Finally, to determine how GDD accumulation patterns varied in our current survey years relative to Alexander and Hilliard's original survey, for all sites we first averaged the accumulated GDDs associated with each day, from March 1st to August 31st, using the 1959 and 1960 climate data. We then subtracted the mean number of GDDs associated with each day of year during the 1959–1960 survey from the number of GDDs accumulated during that same date during the 2006 to 2008 survey years. This running difference allowed us to determine the degree to which the GDD accumulation patterns differed across the studies as well as when the differences become most pronounced in time.


Changes in seasonal mean temperature

An analysis of the daily mean temperatures experienced at the surveyed sites during 1999 to 2008, relative to those experienced by the sites during 1955–1964, showed that changes in warming across these two time periods were elevation dependent. No difference was found in the mean yearly March through August temperatures between the original and recent survey periods at Chautauqua Mesa (t1, 19  = 0.12, P = 0.90; Figure 1). However, mean March through August temperatures were found, on average, to be 0.96, 1.40 and 1.33C° warmer at A1 (t1, 17  = −3.04, P<0.008), B1 (t1, 15  = −3.96, P<0.001) and C1 (t1, 19  = −4.75, P<0.0001), respectively (Figure 1).

Figure 1
Seasonal warming at the four survey sites.

Time to reach adulthood

Fourteen species of grasshoppers were found in sufficient abundance during both sampling periods to be included in this analysis (Table 2). Changes in the time to reach adulthood were site dependent (Table 2). At the lowest site, Chautauqua Mesa, there was not a consistent, discernable pattern of change in grasshopper time to adulthood but a paired t-test detected a marginal shift towards an earlier advancement (t1,5 = −2.55, P = 0.05; Table 1). At this site, however, time to adulthood of only two of the six focal species, Aeropedellus clavatus in 2007 and Melanoplus sanguinipes in 2008, exceeded the 7 day sampling window that was established by Alexander and Hilliard's (1969) original survey. Thus, the marginal differences between the 1959–1960 survey and the present-day survey appears to be the result of current samples being collected earlier within a sampling week than previously, and therefore likely represent vagaries of sampling as opposed to a real difference in advancement to adulthood.

Changes in the time required to reach adulthood at Station A1 were not consistent or easy to categorize and a paired t-test did not detect an overall phenological advancement (t1,8 = −5.24, P = 0.14). Of the nine focal species in the 2007 survey, three species did not show changes in the time to reach adulthood (they were within the 7 day sampling window), two species showed a marginal advancement (10 to 12 days earlier than in the original study), two species showed a notable advancement (17 to 26 days earlier than in the original study) and two species became adults slightly later than expected (by 8 and 10 days) (Table 2). While M. dodgei and Cratypledes neglectus continued to show an advancement to adulthood in 2008, no other species showed a significant advancement in both years. In 2008, M. bivittatus also showed an advancement of 11 days while the six other species remained stable.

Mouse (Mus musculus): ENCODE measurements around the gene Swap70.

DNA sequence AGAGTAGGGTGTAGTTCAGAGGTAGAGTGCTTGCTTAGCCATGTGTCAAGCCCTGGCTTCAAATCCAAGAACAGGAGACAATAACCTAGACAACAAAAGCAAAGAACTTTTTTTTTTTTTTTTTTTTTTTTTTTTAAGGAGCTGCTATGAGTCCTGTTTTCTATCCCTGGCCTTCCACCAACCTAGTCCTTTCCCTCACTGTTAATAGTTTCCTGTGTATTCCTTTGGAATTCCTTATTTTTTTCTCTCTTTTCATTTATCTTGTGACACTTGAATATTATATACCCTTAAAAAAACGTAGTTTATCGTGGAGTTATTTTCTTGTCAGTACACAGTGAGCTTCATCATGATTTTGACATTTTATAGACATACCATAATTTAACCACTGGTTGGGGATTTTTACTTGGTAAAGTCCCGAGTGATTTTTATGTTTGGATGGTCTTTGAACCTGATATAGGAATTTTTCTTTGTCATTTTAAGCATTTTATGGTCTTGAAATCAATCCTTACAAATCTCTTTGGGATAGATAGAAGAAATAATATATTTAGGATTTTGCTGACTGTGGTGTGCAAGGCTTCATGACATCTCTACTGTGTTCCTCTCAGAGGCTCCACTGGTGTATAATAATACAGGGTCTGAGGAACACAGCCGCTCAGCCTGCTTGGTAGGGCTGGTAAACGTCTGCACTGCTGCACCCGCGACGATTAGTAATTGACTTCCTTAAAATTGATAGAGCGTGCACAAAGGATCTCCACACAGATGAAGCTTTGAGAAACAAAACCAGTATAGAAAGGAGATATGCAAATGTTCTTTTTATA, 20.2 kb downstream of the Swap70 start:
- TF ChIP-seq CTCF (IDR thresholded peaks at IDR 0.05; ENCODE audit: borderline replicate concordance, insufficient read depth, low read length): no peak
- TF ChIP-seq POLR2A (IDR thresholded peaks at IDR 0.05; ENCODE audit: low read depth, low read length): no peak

At B1, all sampled species showed a striking advancement in the time to reach adulthood and this was detected when the earliest timing to adulthood during the 1959 to 1960 surveys and the average of the 2006 to 2009 surveys were compared (t1,6  = −7.76, P = 0.0002). In 2006, grasshoppers at this site became adults, on average, 19 (±2.4 SE) days earlier than they had 50 years prior (Table 2). In 2007 and 2008, grasshoppers became adults earlier than previously by an average of 16 (±2.5) and 13 (±1.6) days, respectively. Controlling for the effects of survey year (2006, 2007, 2008), the changes in timing to adulthood by a particular species was significantly affected by the time of the season (day of year) when that species became an adult during the original survey (F1,18 = 5.41, P = 0.03). That is, species that typically become adults later in the season experienced a greater advancement than species that become adults early in the season. In this analysis, a significant year effect was detected (F2,18 = 3.51, P = 0.04), indicating that the overall level of phenological advancement differed significantly across years.

While grasshopper species at C1 did show an advancement in their timing to adulthood (a pattern detected when comparing the previous and current surveys; t1,3 = −5.24, P = 0.01), this was not as dramatic as at B1. At C1, in 2006, 2007, and 2008, the grasshopper communities advanced their timing to adulthood by 15.75 (±2.5), 8.75 (±3.1), and 5.25 (±1.7) days, respectively. It appeared that, over time, the advancement of species across years declined, such that all species showed an advancement in 2006 while only one species showed an advancement in 2008 (Table 2). As at B1, when controlling for the effects of year (2006, 2007, 2008), changes in advancement to adulthood by a particular species were explained by the time of the season (day of year) that that species originally became an adult during the original survey (F1,15 = 7.95, P = 0.02). In this general linear model, as at B1, year was significant (F1,15 = 16.22, P = 0.003).